The Twenty-First Amendment was proposed by Congress on February 20, 1933 and ratified by the states on December 5, 1933. Comprised of three sections, it repealed the Eighteenth Amendment ending the federal government’s ban on the importation, manufacture, sale, and/or transportation of intoxicating liquors in the United States. Section two of the Amendment, however acknowledges and affirms the states’ rights to regulate alcohol within their individual jurisdictions. In fact, the phrase, “in violation of the laws thereof, is hereby prohibited” speaks to, and appreciates, the sharp teeth of state laws regulating alcohol. The text of the Twenty-First Amendment, in its entirety, states,
The eighteenth article of amendment to the Constitution of the United States is hereby repealed.
The transportation or importation into any State, Territory, or possession of the United States for delivery or use therein of intoxicating liquors, in violation of the laws thereof, is hereby prohibited.
This article shall be inoperative unless it shall have been ratified as an amendment to the Constitution by conventions in the several States, as provided in the Constitution, within seven years from the date of the submission hereof to the States by the Congress.
Of note is that this amendment is the only Constitutional Amendment by which Congress selected the ratification process of state ratifying conventions, as opposed to that of state legislatures.
Article V of the Constitution made available to Congress two methods to achieve ratification of an amendment to the Constitution: “Amendments to the Constitution may be ratified by the Legislatures of three fourths of the several States, or by Conventions in three fourths thereof.”
By selecting ratification by state ratifying conventions, as opposed to ratification by state legislatures, Congress effectively avoided the strong presence of the Temperance movement in state legislatures. The Temperance movement was heavily behind the passage of the Eighteenth Amendment, and while no precedential guidance existed as to the form and manner of how these state-ratifying conventions would be conducted, the popular sentiment to ban prohibition left little at issue as to the manner in which the state ratifying conventions were held.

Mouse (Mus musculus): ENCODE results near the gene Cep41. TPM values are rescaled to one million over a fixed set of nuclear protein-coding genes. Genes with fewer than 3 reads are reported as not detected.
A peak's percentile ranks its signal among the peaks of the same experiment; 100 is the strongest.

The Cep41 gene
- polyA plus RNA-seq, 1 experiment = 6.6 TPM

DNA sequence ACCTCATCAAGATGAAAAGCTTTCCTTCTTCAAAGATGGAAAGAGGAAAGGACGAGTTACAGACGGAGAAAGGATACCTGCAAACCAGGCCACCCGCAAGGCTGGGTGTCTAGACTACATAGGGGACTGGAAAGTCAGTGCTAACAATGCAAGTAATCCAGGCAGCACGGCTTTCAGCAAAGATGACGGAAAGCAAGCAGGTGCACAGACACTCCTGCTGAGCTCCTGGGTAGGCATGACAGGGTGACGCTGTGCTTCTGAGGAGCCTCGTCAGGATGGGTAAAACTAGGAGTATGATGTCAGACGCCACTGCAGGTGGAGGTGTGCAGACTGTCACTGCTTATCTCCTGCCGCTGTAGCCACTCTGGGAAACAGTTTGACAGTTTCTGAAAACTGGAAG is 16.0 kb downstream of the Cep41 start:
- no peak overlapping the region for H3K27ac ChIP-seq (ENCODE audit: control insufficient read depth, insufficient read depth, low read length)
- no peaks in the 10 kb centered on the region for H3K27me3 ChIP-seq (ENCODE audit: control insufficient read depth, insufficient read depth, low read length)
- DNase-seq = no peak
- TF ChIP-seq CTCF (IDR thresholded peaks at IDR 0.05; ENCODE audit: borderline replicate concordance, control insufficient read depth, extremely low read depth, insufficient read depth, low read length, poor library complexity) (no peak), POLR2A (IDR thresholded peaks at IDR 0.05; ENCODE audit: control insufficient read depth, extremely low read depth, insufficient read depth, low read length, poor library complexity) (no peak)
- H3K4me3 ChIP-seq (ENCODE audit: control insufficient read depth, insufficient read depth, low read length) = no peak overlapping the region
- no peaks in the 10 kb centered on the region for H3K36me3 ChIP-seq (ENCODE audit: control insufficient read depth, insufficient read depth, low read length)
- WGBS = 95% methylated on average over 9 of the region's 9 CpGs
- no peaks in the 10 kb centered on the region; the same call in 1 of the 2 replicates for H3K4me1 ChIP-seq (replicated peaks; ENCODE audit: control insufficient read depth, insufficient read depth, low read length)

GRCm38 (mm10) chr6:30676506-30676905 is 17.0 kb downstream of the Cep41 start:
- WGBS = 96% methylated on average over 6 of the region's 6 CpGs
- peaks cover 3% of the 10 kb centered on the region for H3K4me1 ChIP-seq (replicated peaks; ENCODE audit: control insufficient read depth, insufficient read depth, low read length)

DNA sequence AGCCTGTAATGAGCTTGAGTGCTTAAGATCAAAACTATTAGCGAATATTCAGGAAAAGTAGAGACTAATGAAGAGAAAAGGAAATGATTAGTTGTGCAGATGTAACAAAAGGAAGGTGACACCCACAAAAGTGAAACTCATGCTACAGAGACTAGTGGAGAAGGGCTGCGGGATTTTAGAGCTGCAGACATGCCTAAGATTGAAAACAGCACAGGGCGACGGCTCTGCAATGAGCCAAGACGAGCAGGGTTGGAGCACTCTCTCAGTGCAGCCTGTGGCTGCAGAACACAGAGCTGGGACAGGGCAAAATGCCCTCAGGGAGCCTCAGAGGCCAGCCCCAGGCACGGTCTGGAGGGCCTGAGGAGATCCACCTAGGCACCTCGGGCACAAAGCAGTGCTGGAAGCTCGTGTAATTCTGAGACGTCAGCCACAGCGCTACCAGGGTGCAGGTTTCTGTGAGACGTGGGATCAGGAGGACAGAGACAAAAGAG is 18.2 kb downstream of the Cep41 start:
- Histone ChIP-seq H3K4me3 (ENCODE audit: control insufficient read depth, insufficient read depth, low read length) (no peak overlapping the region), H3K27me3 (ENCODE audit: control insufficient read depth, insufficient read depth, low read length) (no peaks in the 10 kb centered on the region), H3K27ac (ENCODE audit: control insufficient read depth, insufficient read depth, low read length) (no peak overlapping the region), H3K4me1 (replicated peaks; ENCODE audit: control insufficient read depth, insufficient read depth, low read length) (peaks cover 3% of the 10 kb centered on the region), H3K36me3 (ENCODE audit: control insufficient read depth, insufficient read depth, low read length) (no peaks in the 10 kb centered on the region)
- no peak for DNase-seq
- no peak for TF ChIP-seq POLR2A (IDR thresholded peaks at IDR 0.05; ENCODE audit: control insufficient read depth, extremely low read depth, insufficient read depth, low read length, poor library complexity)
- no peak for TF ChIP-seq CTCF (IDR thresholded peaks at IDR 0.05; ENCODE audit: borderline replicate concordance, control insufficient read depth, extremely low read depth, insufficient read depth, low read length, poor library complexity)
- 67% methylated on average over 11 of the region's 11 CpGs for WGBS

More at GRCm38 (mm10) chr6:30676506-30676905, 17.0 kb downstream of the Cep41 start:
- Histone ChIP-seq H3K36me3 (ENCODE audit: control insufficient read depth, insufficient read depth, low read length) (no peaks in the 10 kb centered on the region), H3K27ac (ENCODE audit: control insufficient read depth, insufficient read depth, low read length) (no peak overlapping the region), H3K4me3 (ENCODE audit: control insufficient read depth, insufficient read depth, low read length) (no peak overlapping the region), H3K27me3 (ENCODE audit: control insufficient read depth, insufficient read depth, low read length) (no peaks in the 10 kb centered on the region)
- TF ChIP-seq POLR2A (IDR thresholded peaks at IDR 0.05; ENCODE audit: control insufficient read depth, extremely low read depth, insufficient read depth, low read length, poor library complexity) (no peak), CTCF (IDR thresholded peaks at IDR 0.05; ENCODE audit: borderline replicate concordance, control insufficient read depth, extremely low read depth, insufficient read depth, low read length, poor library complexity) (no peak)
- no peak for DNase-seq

While this Amendment ended America’s period of prohibition at the federal level, states were free to continue regulating and restricting alcohol. Two examples of states that maintained strict rules for a period of time include Mississippi remaining a “dry” state until 1966 and Kansas, which prohibited patrons from buying a drink made with alcohol at a bar or restaurant until 1987.
To various extents, restrictions governing alcohol and alcohol sales still exist in every state. Every state in the union and the District of Columbia has set the minimum legal drinking age at twenty-one years old. That said, most states allow underage consumption or possession of alcohol under limited circumstances if the person is over 18 years old, such as in the presence of parents, for religious or medical purposes, or while in a certificate or other type of seminar or class that requires tasting or while serving alcohol. Some states also offer prosecutorial exemptions for underage persons who have consumed alcohol but are reporting an assault or medical emergency.